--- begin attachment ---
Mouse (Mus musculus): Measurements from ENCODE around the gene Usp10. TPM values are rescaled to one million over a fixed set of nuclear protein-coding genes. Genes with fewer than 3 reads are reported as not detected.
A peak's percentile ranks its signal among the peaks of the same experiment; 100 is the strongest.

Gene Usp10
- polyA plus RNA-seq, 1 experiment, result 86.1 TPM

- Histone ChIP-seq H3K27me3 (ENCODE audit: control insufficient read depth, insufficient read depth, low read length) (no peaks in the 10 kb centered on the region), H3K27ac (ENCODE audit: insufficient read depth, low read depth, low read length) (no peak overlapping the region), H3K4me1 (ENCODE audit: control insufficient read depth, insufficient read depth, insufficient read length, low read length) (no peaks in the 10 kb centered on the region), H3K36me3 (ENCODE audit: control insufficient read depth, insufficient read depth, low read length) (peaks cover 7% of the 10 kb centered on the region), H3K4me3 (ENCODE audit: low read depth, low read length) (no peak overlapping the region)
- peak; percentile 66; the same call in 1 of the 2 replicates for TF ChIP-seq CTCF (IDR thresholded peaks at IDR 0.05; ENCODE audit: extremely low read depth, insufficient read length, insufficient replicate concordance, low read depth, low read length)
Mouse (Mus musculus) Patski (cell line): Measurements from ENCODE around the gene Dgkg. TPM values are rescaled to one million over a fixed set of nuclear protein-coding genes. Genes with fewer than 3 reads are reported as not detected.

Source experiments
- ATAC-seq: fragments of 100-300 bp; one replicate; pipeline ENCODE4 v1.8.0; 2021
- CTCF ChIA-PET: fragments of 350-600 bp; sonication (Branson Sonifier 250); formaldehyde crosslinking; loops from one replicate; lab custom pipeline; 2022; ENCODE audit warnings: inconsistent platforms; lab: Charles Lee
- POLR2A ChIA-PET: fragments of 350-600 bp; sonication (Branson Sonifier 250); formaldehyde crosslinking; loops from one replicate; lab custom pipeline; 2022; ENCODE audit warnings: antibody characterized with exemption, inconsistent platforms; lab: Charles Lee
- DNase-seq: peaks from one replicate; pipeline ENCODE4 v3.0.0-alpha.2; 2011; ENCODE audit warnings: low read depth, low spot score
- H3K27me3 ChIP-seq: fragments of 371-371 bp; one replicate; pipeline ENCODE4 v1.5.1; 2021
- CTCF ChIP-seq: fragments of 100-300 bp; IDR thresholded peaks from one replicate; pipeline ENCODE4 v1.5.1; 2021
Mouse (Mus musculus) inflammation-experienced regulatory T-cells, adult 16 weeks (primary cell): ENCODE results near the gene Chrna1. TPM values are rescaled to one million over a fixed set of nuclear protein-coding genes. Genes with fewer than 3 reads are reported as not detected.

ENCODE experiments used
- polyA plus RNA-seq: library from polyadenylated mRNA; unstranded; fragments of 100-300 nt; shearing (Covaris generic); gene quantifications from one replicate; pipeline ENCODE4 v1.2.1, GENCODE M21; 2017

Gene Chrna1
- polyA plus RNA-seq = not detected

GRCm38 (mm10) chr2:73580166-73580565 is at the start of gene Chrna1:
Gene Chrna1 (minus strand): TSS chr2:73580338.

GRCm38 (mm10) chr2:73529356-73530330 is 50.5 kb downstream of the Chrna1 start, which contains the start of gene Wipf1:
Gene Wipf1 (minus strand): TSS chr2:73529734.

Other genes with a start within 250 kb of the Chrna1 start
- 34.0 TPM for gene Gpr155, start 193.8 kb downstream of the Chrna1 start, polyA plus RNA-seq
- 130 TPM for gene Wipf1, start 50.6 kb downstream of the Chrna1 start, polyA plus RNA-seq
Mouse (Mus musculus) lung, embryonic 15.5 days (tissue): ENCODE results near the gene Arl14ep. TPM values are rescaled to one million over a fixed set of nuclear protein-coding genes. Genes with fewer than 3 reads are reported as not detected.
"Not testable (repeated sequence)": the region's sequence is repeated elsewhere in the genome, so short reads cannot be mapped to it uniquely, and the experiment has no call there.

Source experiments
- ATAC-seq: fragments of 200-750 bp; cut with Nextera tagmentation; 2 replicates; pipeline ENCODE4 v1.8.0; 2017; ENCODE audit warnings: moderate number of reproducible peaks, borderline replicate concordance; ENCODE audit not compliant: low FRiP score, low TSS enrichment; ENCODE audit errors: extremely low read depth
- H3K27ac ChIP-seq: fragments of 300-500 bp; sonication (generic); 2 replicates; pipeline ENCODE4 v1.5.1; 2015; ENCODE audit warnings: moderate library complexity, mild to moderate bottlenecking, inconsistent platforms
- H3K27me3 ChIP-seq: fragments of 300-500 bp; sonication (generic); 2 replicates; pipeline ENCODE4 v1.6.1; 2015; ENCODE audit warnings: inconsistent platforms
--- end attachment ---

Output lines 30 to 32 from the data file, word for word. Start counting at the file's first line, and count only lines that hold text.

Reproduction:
- ATAC-seq: fragments of 200-750 bp; cut with Nextera tagmentation; 2 replicates; pipeline ENCODE4 v1.8.0; 2017; ENCODE audit warnings: moderate number of reproducible peaks, borderline replicate concordance; ENCODE audit not compliant: low FRiP score, low TSS enrichment; ENCODE audit errors: extremely low read depth
- H3K27ac ChIP-seq: fragments of 300-500 bp; sonication (generic); 2 replicates; pipeline ENCODE4 v1.5.1; 2015; ENCODE audit warnings: moderate library complexity, mild to moderate bottlenecking, inconsistent platforms
- H3K27me3 ChIP-seq: fragments of 300-500 bp; sonication (generic); 2 replicates; pipeline ENCODE4 v1.6.1; 2015; ENCODE audit warnings: inconsistent platforms